In Pixar's film Inside Out, the embodiments of the emotions Joy and Sadness pull their human host in two opposite directions until they come to learn that a person's emotional outlook on a given event can be complex enough to include both feelings. Something about that just seems prescient when considering Gilmore Girls season 4.
You know when you're watching traffic go by, and you marvel at how well everything is going? All the cars are following the rules and paths that have been predetermined for them on the way to their ultimate destination. You don't know where they're going, but it's as if for a few fleeting moments you're along for the ride with them. Then, you notice that one particular car seems to be having more trouble than the rest. It swerves, but seems to correct itself so you relax. Nope. At the last minute before it leaves your field of vision, it crashes into several other cars before coming to a grinding stop. It hurts to watch, but you can't look away the whole time. That's the equivalent of what Gilmore Girls season 3 is for me.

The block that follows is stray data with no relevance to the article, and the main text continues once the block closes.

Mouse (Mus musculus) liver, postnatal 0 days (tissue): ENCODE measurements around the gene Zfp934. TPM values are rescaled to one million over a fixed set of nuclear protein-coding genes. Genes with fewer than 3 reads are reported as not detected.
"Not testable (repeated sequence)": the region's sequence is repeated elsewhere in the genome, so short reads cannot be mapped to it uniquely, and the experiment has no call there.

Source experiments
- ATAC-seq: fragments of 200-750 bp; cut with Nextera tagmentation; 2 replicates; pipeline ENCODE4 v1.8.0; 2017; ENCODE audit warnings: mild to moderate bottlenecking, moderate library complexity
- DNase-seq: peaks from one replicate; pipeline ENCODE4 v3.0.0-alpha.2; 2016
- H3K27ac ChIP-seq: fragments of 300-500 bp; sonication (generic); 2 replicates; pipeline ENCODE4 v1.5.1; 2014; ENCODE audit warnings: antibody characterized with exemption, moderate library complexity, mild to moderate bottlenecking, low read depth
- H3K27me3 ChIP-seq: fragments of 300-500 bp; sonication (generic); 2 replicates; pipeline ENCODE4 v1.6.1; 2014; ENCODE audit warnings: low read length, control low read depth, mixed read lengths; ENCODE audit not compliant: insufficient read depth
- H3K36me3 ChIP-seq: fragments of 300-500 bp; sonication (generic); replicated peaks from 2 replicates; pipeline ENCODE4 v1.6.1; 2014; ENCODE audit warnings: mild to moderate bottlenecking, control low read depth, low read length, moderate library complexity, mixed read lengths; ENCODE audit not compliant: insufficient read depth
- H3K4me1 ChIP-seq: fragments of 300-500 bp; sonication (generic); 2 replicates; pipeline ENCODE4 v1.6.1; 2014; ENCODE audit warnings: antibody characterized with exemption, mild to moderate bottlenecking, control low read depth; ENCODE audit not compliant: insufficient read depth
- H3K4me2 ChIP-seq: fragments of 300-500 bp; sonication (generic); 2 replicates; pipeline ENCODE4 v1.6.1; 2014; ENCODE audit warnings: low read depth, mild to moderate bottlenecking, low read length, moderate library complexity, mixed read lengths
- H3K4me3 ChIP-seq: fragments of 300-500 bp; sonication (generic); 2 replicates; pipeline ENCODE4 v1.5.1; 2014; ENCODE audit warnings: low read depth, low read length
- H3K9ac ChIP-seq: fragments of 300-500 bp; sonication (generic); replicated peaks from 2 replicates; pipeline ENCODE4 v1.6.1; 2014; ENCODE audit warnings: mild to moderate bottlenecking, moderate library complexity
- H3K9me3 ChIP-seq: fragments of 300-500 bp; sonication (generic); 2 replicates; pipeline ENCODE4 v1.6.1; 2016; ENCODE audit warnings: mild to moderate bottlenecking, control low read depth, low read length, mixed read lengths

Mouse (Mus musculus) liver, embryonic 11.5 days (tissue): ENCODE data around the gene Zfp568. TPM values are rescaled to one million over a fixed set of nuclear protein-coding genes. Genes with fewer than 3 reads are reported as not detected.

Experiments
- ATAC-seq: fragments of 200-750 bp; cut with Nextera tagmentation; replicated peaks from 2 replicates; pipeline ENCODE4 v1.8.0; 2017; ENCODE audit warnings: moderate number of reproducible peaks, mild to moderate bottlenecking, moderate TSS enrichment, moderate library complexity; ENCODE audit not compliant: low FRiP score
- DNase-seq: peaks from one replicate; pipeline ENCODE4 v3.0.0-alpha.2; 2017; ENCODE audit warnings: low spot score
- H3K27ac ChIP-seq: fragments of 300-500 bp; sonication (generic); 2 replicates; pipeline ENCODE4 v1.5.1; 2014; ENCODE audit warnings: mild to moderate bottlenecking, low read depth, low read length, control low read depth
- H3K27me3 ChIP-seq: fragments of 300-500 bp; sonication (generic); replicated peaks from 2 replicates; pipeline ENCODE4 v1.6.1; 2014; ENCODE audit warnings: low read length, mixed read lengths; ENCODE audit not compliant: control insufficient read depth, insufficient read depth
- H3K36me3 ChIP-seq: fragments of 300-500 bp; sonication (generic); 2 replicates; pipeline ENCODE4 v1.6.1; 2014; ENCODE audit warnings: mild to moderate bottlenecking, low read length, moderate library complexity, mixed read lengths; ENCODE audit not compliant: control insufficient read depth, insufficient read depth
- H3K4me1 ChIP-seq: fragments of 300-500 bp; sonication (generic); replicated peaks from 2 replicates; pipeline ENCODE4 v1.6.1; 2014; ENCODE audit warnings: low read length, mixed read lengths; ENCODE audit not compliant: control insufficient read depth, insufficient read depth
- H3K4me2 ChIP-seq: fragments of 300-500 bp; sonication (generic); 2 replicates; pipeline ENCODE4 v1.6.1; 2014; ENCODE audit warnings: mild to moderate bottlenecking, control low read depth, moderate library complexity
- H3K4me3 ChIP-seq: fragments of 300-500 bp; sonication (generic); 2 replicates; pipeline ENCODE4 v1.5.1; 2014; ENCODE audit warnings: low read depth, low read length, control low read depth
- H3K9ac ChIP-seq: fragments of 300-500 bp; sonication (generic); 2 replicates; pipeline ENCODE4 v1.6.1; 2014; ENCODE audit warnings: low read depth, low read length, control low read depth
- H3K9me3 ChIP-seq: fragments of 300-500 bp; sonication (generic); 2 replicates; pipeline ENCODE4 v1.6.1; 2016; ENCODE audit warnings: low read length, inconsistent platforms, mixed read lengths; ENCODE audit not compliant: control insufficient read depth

Let us discuss the singular season of television that I would take with me if I was to be stranded upon a deserted island: Gilmore Girls season 2.
I'm proud that I possessed the restraint to wait this long before reviewing the entertainment franchise that has influenced, shaped, and delighted me the most over the past seven years: Gilmore Girls.
Right on the heels of reviving her hit series Gilmore Girls for Netflix, Palladino is back with another series, this time for Amazon, that manages to live up to its wildly successful predecessor. The Marvelous Mrs. Maisel.